Having appropriate budget support is necessary for planned activities to meet their intended goals. The budgeting process allows policymakers, implementers, and decisionmakers to prioritize areas they view as important. Figure 1 outlines the basic budget process, which often begins well before a budget is finalized and continues throughout the budget cycle.
Knowledge and understanding of a budget and budget development process is an important part of this activity, which is why you should have someone on your team with a good understanding of the budgets you will be analyzing. To familiarize yourself with the budgeting process and documents in your ministry, read “Get to know your budget!” (Box 3) and consider the questions below. Use this information to define who should participate in the budget analysis process and how you can collect appropriate data. Try to understand how the generic budget cycle in Figure 1 looks in your situation.
Box 3. Get to know your budget!
The International Budget Partnership (IBP) has a list of 20 key questions about your country budget that are a good starting point (IBP 2014).
For more information on budgets and how they work, see IBP’s A Guide to Budget Work for NGOs (IBP 2001). Chapter 4 is a great introduction to the basics of budgeting, and includes a full list of resources at the end of the document.
- Who from your ministry is involved in each stage of the budget cycle?
- What budget documents are used for planning within your ministry?
- How is the budget structured? What challenges might you face in identifying budget lines that are nutrition-relevant?
- At what point in the budget cycle do nutrition advocates have an opportunity to push for additional funding or attention for nutrition?
The analysis conducted with the Budget Analysis Tool will help you understand where nutrition money sits in your budget and how much exists. These findings can also inform nutrition stakeholders who are advocating for adequate resources. “Digging into budgets” (Box 4) has more ideas about how to use data analysis to explore nutrition throughout the budget process.
Box 4. Digging into budgets
There are several ways to collect and analyze data related to budgets, but this tool focuses on budget tracking. We have included additional references here for readers interested in learning more about costing, expenditure tracking, or audits. Deciding which of these types of analysis is most appropriate for your intended goals is an important first step. Each of the processes listed below explores different parts of the budget cycle (Figure 1).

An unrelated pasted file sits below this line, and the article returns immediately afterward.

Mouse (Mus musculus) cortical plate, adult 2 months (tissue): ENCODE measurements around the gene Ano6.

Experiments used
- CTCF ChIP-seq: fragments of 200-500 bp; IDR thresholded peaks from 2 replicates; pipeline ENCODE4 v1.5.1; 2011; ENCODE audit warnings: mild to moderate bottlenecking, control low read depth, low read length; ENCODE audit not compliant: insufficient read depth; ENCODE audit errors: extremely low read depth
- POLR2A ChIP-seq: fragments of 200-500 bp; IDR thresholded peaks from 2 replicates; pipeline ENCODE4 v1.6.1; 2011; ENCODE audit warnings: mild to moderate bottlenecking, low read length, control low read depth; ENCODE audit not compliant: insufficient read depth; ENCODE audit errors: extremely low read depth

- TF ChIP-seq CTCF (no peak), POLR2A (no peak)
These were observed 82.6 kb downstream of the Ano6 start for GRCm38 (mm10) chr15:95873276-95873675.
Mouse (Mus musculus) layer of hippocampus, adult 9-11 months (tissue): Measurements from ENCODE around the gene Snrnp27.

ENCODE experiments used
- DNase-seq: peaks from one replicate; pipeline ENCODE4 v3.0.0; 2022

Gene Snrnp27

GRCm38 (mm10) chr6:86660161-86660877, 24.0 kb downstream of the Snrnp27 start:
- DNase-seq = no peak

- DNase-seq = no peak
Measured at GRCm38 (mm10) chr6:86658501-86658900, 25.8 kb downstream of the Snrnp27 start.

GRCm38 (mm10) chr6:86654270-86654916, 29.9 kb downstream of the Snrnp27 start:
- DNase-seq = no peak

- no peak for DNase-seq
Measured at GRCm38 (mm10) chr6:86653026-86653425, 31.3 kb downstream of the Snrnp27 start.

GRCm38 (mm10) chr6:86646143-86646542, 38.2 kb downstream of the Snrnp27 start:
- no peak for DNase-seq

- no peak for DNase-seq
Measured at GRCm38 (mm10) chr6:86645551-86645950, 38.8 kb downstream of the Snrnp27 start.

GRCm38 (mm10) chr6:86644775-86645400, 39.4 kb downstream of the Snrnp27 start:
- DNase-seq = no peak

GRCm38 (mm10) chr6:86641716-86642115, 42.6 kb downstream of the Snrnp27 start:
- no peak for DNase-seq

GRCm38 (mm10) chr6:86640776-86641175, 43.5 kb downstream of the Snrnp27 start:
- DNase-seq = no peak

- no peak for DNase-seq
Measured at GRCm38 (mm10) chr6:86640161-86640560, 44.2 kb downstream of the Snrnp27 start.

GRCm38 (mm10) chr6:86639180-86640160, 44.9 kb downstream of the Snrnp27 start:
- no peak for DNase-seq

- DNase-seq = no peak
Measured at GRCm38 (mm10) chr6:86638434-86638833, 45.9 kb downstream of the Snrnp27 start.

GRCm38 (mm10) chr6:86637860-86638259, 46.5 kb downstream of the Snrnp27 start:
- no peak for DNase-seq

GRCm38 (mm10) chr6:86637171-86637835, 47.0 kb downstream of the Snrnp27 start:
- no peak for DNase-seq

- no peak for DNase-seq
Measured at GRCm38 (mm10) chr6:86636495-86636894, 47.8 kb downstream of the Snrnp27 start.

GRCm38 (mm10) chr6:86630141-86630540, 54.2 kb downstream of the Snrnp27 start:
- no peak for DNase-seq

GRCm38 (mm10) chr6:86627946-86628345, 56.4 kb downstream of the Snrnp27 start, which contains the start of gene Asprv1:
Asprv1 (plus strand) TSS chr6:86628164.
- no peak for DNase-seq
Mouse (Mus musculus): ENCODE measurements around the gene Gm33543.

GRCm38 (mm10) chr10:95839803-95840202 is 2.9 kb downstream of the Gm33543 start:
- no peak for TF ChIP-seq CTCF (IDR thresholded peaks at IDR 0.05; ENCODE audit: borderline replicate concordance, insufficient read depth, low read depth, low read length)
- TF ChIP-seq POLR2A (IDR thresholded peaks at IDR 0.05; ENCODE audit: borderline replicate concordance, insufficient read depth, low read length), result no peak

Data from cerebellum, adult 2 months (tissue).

- Costing: Estimate the amount of money necessary to meeting national nutrition goals (completed before or during budget planning). The OneHealth Tool, developed by the UN Inter-Agency Working Group on Costing, is a good example of a widely-used costing tool for health interventions. The World Bank also authored a report that looks at the issue of costing specifically for nutrition: Scaling Up Nutrition: What Will it Cost?
- Budget Tracking: Analyze the amount of money allocated to implement nutrition activities (completed before or during budget negotiation)
- Expenditure Tracking: Identify the amount of allocated money that was actually spent on nutrition activities. Note that if expenditure figures are recorded, you may be able to adapt SPRING's tool to conduct expenditure tracking (completed during or after budget implementation). A common tool for both tracking and auditing expenditures is a Public Expenditure Review (PER). Tanzania was the first country to have a PER for nutrition. National Health Accounts look at expenditures within the health sector. Public Expenditure Tracking Surveys (PETS) can also be adapted to conduct an expenditure tracking or audit of nutrition funds.
- Audit: Track why nutrition funds did not reach their intended destination (completed during budget review). Public Expenditure Tracking Surveys was designed by the World Bank to inform public financial management practices and can be used to audit spending of nutrition funds (The World Bank n.d.).
Stunting and wasting are universal measures of undernutrition. In their seminal framework identifying the causes of undernutrition (Figure 2), UNICEF identified three underlying causes: inadequate care and feeding practices, household food insecurity, and an unhealthy household environment and inadequate health services (UNICEF 1990). These are shaped by the context of each country (basic causes) and impact dietary intake and disease, which are considered immediate causes of undernutrition.
Given the complex causes of malnutrition, efforts to reduce it are also complex, and must address many different factors that influence nutrition. The 2013 Lancet series on maternal and child nutrition outlines key actions to be taken to achieve optimal nutrition. These interventions fall into two categories, which you will use for data extraction in Step 4 of the budget analysis process: those that directly affect nutrition (nutrition-specific) and those with an indirect effect on nutrition (nutrition-sensitive).
The challenge with these actions when it comes to calculating how much is allocated to and spent on nutrition, through a budget analysis exercise, is that they are most likely spread across budget lines and sectors. A comprehensive effort to identify, validate, and analyze relevant activities, as described here, will require a great deal of interaction with day-to-day implementers and planners.
Box 5. Looking for more details on nutrition?
The 2008 Lancet series and 2013 Lancet series on nutrition are great summaries of the current state of nutrition thinking. In addition, the SUN website is the home to information about current country efforts to reduce malnutrition. Finally, ask if your country has a national nutrition plan, nutrition strategy, or any nutrition reports available – these can be great sources for country specific information.